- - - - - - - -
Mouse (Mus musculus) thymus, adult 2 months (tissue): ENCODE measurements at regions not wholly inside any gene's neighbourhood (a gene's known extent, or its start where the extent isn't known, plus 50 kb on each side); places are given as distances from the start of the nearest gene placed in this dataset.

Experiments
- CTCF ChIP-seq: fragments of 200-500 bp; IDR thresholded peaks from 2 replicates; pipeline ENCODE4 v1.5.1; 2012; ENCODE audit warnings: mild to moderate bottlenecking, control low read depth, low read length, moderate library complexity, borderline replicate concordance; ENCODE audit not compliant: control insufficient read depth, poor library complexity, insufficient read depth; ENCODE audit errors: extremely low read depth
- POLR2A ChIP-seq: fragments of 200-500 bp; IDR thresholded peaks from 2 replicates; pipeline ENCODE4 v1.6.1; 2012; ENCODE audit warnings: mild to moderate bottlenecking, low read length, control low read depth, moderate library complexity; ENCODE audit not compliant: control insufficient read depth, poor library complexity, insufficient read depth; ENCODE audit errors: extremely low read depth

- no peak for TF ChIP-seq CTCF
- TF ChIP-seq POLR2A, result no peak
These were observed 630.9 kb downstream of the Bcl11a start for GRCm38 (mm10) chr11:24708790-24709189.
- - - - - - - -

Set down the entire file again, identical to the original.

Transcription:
Mouse (Mus musculus) thymus, adult 2 months (tissue): ENCODE measurements at regions not wholly inside any gene's neighbourhood (a gene's known extent, or its start where the extent isn't known, plus 50 kb on each side); places are given as distances from the start of the nearest gene placed in this dataset.

Experiments
- CTCF ChIP-seq: fragments of 200-500 bp; IDR thresholded peaks from 2 replicates; pipeline ENCODE4 v1.5.1; 2012; ENCODE audit warnings: mild to moderate bottlenecking, control low read depth, low read length, moderate library complexity, borderline replicate concordance; ENCODE audit not compliant: control insufficient read depth, poor library complexity, insufficient read depth; ENCODE audit errors: extremely low read depth
- POLR2A ChIP-seq: fragments of 200-500 bp; IDR thresholded peaks from 2 replicates; pipeline ENCODE4 v1.6.1; 2012; ENCODE audit warnings: mild to moderate bottlenecking, low read length, control low read depth, moderate library complexity; ENCODE audit not compliant: control insufficient read depth, poor library complexity, insufficient read depth; ENCODE audit errors: extremely low read depth

- no peak for TF ChIP-seq CTCF
- TF ChIP-seq POLR2A, result no peak
These were observed 630.9 kb downstream of the Bcl11a start for GRCm38 (mm10) chr11:24708790-24709189.